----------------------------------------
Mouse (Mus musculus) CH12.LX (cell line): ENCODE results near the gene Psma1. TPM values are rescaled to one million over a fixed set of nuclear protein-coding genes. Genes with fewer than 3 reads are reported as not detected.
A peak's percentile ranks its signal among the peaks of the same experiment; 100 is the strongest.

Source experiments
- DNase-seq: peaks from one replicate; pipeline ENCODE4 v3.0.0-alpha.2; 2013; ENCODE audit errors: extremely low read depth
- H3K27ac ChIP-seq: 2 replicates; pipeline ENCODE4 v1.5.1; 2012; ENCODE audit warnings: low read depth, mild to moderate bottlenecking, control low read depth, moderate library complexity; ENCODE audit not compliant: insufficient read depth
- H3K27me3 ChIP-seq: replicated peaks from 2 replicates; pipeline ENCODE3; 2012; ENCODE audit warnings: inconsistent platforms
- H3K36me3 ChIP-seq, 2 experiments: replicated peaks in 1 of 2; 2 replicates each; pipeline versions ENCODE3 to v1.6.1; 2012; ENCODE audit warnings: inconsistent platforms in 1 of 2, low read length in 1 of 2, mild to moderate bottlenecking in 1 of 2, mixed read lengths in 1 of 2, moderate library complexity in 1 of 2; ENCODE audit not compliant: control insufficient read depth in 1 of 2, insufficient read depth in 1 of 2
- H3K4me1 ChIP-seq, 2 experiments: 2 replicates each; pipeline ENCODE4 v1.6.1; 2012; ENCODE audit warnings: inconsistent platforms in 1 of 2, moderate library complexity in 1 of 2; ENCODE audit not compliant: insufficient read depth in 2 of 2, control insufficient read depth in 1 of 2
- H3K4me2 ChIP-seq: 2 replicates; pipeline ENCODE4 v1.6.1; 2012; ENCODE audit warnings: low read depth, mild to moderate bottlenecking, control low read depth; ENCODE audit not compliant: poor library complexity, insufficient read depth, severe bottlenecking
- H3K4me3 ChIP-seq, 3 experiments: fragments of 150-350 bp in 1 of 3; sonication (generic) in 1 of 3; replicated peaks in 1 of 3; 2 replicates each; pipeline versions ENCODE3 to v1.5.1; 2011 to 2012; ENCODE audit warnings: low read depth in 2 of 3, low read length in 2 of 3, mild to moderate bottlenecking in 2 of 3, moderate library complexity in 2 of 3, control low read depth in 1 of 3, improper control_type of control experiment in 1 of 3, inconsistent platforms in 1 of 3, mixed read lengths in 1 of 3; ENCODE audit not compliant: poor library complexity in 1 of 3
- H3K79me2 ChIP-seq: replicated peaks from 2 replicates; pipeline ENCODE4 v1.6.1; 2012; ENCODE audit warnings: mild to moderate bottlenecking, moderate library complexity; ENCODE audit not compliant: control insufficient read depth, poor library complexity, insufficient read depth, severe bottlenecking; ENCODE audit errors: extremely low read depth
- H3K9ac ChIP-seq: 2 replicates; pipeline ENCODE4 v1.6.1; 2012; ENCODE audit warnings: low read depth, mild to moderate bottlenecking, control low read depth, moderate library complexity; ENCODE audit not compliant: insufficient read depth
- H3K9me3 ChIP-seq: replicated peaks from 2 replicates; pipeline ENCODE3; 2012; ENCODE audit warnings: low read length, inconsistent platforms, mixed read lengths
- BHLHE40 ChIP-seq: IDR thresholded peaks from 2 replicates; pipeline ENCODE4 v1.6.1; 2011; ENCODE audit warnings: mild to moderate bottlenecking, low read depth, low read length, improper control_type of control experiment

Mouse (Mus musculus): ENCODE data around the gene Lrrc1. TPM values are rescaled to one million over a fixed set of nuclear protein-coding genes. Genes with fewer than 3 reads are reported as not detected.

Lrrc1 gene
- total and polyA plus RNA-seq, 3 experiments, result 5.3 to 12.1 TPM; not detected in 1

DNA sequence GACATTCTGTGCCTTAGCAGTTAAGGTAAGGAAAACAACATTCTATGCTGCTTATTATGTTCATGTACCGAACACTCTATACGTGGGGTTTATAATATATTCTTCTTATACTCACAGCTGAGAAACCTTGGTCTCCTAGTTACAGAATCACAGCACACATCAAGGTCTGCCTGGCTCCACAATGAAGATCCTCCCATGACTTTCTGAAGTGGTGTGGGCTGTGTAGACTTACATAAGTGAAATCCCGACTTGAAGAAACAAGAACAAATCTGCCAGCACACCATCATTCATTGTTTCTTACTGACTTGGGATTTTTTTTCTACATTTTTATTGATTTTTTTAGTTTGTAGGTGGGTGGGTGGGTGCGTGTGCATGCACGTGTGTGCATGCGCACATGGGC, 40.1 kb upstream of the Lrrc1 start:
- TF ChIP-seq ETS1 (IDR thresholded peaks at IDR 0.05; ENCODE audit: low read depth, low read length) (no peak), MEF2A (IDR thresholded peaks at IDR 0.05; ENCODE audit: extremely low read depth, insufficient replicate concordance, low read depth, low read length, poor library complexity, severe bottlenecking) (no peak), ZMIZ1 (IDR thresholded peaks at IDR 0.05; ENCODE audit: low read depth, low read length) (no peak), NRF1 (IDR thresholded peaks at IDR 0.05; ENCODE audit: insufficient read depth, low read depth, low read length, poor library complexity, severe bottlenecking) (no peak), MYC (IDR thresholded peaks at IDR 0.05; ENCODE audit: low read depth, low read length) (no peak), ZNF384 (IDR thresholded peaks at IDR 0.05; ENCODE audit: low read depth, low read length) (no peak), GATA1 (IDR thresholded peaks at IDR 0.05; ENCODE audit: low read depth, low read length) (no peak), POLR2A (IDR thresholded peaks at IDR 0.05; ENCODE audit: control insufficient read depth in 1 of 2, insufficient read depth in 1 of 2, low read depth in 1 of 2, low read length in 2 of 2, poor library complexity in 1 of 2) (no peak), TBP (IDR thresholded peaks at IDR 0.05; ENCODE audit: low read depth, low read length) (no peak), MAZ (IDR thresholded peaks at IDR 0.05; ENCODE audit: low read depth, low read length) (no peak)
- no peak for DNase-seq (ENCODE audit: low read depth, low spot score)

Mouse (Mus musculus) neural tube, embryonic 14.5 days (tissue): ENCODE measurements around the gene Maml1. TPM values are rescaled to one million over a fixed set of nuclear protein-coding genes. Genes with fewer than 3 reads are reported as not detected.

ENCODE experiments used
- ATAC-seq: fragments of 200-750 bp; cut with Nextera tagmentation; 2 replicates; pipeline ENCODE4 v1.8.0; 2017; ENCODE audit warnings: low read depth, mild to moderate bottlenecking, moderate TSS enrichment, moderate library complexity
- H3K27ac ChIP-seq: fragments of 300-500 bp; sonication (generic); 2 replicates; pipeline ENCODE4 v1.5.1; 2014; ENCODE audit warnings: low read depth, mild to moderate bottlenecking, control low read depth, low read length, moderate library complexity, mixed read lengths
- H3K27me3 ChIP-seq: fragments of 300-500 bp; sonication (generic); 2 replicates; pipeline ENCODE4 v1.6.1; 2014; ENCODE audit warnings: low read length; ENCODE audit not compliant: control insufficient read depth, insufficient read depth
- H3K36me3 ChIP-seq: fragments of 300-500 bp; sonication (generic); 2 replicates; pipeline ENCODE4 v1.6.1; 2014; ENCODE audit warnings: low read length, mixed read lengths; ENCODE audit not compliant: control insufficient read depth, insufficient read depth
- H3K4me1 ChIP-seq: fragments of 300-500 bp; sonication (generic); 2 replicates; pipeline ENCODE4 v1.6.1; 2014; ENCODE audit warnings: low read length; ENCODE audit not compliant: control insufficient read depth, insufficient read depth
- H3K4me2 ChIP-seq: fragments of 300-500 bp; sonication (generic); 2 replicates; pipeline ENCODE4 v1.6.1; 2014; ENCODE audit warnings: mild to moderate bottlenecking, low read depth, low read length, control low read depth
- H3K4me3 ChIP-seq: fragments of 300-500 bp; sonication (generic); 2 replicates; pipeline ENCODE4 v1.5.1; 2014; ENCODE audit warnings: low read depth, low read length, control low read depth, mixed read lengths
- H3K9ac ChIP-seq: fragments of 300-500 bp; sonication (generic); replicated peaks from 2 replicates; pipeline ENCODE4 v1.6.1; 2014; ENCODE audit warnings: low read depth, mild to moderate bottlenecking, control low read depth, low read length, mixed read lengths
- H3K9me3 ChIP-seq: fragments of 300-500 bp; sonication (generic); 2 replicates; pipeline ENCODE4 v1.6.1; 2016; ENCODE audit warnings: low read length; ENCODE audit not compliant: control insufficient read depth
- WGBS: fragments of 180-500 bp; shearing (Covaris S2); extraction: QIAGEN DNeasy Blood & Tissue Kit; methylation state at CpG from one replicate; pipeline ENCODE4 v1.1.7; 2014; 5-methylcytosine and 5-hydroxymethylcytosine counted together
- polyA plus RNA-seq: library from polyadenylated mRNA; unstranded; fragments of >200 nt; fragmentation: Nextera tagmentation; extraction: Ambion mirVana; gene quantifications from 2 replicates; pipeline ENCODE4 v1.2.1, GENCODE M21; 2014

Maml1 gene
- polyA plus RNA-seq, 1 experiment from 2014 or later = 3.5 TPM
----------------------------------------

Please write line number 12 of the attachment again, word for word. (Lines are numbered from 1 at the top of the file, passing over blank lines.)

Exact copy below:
- H3K9ac ChIP-seq: 2 replicates; pipeline ENCODE4 v1.6.1; 2012; ENCODE audit warnings: low read depth, mild to moderate bottlenecking, control low read depth, moderate library complexity; ENCODE audit not compliant: insufficient read depth